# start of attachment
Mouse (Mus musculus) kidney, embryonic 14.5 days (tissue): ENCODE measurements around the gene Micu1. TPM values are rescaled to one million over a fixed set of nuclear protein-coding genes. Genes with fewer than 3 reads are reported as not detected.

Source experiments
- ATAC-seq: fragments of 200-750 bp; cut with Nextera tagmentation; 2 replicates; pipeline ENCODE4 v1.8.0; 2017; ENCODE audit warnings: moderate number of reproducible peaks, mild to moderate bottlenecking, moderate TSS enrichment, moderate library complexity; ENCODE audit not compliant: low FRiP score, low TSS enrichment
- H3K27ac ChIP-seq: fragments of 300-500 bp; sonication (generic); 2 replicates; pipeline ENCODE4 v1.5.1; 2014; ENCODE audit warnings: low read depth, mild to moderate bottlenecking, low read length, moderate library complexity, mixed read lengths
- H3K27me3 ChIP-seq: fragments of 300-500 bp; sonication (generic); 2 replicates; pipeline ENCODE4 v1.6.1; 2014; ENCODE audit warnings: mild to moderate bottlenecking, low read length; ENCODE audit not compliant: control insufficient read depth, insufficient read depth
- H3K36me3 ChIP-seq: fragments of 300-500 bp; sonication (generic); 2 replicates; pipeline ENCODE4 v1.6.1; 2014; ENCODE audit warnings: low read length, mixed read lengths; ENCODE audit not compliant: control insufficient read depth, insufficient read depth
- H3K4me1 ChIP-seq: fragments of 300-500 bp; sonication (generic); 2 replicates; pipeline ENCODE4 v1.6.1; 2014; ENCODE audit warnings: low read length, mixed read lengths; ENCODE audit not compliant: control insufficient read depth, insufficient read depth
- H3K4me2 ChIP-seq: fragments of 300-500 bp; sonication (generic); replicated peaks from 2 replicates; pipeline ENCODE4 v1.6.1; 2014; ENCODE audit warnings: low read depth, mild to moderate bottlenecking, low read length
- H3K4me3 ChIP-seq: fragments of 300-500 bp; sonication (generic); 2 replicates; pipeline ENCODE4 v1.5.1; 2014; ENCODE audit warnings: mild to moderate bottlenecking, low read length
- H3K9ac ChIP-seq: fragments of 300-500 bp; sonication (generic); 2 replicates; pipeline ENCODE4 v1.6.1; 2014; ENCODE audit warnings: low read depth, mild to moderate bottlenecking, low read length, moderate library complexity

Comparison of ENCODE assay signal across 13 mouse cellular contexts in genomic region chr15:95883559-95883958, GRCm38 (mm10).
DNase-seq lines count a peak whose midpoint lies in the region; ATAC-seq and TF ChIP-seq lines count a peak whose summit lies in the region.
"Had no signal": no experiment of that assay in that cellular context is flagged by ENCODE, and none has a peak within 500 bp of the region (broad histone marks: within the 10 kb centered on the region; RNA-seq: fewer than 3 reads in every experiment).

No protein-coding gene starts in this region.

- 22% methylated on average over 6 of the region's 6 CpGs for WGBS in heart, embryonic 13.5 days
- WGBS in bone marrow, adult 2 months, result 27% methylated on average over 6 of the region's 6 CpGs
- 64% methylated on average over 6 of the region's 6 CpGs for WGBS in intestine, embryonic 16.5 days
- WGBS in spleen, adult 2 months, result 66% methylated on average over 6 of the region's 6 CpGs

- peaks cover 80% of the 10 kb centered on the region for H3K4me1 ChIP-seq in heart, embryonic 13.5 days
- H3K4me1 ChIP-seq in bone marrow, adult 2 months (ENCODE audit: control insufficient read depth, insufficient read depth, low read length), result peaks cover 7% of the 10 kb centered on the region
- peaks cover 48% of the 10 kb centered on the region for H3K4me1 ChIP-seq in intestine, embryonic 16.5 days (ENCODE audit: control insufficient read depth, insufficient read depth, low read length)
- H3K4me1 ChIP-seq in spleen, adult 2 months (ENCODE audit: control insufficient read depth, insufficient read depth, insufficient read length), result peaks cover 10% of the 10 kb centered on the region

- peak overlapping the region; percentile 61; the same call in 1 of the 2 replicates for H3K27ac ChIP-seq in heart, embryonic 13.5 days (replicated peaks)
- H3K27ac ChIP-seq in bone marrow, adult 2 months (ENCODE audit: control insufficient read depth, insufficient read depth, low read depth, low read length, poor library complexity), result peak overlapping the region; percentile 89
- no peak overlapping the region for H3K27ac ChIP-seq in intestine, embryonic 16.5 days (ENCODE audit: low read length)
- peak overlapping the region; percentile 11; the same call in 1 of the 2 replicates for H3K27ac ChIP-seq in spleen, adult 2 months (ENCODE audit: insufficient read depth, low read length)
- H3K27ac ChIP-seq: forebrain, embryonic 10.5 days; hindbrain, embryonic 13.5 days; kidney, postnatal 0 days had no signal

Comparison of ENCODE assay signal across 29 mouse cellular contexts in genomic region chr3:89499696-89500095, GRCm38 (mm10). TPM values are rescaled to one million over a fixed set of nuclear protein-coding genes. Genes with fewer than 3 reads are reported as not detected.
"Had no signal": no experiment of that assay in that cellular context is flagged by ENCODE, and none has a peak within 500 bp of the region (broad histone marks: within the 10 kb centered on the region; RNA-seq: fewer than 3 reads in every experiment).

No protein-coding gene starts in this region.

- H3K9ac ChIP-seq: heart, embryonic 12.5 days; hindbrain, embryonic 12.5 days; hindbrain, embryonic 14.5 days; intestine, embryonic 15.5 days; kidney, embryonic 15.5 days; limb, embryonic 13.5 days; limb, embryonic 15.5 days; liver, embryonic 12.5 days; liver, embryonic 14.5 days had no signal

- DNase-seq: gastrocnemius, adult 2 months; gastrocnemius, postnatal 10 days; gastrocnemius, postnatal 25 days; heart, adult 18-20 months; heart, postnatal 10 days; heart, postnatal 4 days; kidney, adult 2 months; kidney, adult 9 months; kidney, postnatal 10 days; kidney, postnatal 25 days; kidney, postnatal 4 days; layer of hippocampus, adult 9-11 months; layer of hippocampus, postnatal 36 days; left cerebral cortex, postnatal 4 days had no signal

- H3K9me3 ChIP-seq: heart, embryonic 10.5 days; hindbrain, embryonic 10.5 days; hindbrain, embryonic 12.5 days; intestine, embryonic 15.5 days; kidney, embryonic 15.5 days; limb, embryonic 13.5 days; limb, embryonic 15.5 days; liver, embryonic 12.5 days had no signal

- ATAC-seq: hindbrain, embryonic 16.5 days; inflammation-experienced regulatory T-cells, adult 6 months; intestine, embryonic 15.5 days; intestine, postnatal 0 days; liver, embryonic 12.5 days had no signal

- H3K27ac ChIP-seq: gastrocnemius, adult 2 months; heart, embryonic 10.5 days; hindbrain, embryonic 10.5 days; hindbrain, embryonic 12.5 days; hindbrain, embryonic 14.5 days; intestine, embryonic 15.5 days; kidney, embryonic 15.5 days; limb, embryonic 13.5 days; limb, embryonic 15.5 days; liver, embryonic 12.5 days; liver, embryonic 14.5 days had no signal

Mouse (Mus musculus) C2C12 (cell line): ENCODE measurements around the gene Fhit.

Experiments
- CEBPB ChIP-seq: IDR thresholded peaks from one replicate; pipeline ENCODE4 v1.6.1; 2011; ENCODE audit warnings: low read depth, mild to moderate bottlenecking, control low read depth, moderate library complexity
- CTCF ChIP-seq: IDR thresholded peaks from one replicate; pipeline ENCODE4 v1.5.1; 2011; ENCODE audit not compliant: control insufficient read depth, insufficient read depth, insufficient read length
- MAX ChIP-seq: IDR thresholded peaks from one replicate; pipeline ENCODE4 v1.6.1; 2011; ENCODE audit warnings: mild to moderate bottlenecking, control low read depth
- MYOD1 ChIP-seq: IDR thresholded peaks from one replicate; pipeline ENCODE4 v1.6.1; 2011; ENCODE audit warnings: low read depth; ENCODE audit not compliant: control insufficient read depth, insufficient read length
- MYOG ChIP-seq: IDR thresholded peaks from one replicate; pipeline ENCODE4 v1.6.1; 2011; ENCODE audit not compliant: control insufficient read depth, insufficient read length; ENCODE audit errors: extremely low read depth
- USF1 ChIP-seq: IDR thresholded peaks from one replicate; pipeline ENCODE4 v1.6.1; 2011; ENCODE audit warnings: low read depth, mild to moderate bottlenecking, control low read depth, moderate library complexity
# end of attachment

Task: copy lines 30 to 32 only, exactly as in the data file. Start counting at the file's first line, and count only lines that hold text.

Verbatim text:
No protein-coding gene starts in this region.

- H3K9ac ChIP-seq: heart, embryonic 12.5 days; hindbrain, embryonic 12.5 days; hindbrain, embryonic 14.5 days; intestine, embryonic 15.5 days; kidney, embryonic 15.5 days; limb, embryonic 13.5 days; limb, embryonic 15.5 days; liver, embryonic 12.5 days; liver, embryonic 14.5 days had no signal

- DNase-seq: gastrocnemius, adult 2 months; gastrocnemius, postnatal 10 days; gastrocnemius, postnatal 25 days; heart, adult 18-20 months; heart, postnatal 10 days; heart, postnatal 4 days; kidney, adult 2 months; kidney, adult 9 months; kidney, postnatal 10 days; kidney, postnatal 25 days; kidney, postnatal 4 days; layer of hippocampus, adult 9-11 months; layer of hippocampus, postnatal 36 days; left cerebral cortex, postnatal 4 days had no signal